Death and Taxes 2014: US Federal Budget
Explore more infographics like this one on the web’s largest information design community – Visually.

  Jess Bachman is a Creative Director at Visual.ly. Follow him on Twitter.

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Orders of Magnitude http://www.scribblelive.com/blog/2013/06/28/orders-of-magnitude/ Fri, 28 Jun 2013 21:35:40 +0000 http://www.scribblelive.com/blog/2013/06/28/orders-of-magnitude/ Infographics often deal with large numbers or large concepts, with the goal of making the viewer understand just how large they really are. This is also a huge failure point because designers and storytellers often don’t keep comparisons in the same orders of magnitude. You have heard the old distance Read more...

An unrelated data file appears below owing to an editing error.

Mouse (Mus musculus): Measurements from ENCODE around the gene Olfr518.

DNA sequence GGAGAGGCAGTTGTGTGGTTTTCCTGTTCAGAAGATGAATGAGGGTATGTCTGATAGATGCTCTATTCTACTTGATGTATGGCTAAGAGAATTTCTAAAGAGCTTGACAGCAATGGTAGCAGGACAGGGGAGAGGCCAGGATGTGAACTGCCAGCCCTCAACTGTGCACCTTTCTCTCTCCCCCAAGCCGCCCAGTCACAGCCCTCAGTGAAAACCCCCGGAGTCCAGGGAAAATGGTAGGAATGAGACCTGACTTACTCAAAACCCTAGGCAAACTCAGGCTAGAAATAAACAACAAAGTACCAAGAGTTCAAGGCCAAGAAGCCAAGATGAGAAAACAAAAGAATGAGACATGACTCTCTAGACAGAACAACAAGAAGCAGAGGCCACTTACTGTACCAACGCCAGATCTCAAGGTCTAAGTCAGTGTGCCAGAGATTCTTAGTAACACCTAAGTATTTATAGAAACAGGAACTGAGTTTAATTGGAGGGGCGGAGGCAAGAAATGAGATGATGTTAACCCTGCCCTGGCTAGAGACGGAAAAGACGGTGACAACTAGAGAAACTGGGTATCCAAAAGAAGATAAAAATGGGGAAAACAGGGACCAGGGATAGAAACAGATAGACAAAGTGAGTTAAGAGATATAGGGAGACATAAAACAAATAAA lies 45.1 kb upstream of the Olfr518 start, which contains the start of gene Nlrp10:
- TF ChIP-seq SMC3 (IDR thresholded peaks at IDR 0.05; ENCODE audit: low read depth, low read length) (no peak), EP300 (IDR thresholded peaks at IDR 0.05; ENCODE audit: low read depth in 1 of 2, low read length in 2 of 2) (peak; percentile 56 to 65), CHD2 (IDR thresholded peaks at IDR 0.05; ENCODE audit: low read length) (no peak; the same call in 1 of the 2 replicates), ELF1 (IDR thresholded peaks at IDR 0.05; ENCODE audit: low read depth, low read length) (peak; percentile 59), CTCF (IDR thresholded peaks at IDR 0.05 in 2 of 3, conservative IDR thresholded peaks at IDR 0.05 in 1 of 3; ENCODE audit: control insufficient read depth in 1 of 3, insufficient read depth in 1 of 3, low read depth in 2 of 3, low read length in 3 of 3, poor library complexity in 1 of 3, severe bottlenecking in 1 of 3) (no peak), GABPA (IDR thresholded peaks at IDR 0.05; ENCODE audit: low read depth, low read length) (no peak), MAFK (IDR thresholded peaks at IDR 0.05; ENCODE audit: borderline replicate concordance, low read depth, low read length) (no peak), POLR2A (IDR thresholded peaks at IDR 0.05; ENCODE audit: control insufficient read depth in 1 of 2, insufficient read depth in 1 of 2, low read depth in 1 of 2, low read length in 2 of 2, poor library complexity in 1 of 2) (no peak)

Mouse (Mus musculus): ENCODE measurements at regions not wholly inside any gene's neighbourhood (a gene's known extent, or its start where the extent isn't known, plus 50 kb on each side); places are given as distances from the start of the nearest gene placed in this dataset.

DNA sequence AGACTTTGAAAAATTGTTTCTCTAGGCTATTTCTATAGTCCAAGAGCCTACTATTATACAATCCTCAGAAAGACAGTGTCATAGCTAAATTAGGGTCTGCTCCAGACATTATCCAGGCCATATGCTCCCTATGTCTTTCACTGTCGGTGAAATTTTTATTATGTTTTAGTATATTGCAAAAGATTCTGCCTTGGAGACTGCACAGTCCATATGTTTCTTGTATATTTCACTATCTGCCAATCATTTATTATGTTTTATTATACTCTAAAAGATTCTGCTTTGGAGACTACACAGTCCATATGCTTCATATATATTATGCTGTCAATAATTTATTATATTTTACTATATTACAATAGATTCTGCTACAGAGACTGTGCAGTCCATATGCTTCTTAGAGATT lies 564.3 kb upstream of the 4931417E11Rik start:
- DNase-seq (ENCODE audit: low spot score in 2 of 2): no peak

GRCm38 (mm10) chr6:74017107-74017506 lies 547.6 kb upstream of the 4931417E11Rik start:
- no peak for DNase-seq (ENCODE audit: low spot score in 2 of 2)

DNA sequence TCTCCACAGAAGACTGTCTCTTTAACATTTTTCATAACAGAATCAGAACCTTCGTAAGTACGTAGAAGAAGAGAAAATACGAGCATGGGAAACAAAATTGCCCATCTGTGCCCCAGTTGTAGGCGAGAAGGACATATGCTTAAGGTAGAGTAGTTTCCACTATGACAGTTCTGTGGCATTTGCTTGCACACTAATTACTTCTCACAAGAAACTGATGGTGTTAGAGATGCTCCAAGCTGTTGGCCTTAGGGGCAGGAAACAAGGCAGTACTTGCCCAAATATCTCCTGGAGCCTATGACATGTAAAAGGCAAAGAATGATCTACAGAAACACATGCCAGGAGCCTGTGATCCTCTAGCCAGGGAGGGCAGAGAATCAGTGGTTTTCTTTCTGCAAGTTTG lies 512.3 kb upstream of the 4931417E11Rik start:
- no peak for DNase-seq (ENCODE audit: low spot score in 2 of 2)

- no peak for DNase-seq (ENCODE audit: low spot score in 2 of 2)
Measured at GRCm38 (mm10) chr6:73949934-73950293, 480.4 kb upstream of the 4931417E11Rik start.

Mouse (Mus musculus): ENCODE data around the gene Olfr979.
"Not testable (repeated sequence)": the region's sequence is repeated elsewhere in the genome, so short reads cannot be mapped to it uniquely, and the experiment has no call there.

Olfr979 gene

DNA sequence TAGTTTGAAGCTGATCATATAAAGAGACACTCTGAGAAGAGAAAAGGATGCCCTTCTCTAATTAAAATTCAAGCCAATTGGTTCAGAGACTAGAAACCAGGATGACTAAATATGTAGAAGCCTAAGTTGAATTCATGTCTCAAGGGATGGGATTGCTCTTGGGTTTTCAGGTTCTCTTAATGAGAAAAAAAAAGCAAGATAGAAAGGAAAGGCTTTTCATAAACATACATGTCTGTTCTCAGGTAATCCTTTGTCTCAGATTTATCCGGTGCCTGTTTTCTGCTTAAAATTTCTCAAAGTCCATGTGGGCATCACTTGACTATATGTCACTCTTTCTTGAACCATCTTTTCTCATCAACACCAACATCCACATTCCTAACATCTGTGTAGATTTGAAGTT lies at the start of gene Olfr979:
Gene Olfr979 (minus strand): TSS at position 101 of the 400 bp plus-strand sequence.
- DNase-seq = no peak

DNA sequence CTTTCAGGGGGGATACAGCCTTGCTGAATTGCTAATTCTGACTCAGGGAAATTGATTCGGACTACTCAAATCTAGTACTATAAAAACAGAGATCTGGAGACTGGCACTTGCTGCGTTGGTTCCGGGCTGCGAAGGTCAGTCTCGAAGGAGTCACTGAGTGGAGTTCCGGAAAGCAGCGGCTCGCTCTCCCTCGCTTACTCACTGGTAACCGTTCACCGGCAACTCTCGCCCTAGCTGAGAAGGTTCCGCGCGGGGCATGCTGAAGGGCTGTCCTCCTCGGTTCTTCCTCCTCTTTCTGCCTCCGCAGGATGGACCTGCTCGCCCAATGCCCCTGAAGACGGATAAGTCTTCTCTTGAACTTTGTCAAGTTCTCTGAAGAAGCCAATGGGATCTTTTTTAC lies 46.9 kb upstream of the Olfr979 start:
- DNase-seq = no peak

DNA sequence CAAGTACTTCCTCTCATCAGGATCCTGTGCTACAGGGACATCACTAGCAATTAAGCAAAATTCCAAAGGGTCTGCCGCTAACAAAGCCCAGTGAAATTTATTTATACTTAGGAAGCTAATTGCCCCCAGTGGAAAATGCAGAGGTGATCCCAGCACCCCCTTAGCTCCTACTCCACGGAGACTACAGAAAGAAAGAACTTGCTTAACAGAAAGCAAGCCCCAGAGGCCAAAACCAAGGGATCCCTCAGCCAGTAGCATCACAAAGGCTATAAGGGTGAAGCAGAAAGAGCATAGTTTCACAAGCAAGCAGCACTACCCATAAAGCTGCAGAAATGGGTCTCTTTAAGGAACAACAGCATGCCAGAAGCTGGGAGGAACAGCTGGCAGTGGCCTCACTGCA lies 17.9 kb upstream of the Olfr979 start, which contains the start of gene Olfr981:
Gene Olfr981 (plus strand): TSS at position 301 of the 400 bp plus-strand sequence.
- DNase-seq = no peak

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Infographics often deal with large numbers or large concepts, with the goal of making the viewer understand just how large they really are. This is also a huge failure point because designers and storytellers often don’t keep comparisons in the same orders of magnitude. You have heard the old distance metric, “If you stack all the X on top of each other, it would reach to the moon, and back!” This is a good reference to something that is 500,000 miles. People understand the distance to the moon better than they understand 500,000 miles. This is an example of a comparison done right. As soon as the comparison leaves the first order of magnitude, though, it becomes less relatable. Did you know that Chevy Volt owners have surpassed 100 million all-electric miles in the first two months since it launched? That’s like going to the moon and back, 210 times! There have been six man missions to the moon, how can you go there and back 210 times? The comparison simply is not relatable. It would be far better to do some math, a little research and get an example that is in the same magnitude. “In another 4 months, they will have driven the distance the Curiosity spacecraft traveled getting to Mars.” Such mismatched comparisons are often present in poor infographics. A recent report by Bersin & Associates shows that organizations spend $720 million annually to find ways to improve employee engagement. $720 Million dollars? That’s like buying 2,400 Lamborghinis! 2,400 Lamborghinis? What is that? That’s not very relatable, either. So how can we fix it? The trick is to find something else that costs $720,000,000, or thereabouts. This can be tricky, because that is a huge number, and there may not be much to compare it to — but let’s try it anyway. Some research turns up that we misplaced $700 million for post Katrina efforts, and we also spent $700 million on Russian helicopters for the Afghan defense forces. Both of these are off topic, so you need to be creative. It also turns out Lamborghini only makes around 2,400 cars a year. So while 2,400 is certainly out of our order of magnitude, the entire fleet is not. The statement becomes “$720 million dollars? That’s like buying every car Lamborghini made in a year.” That is much more relatable. So if you are creating or reviewing infographics, and you see a comparison, make sure it’s in the same order of magnitude. Jess Bachman is a Creative Director at Visual.ly. Follow him on Twitter.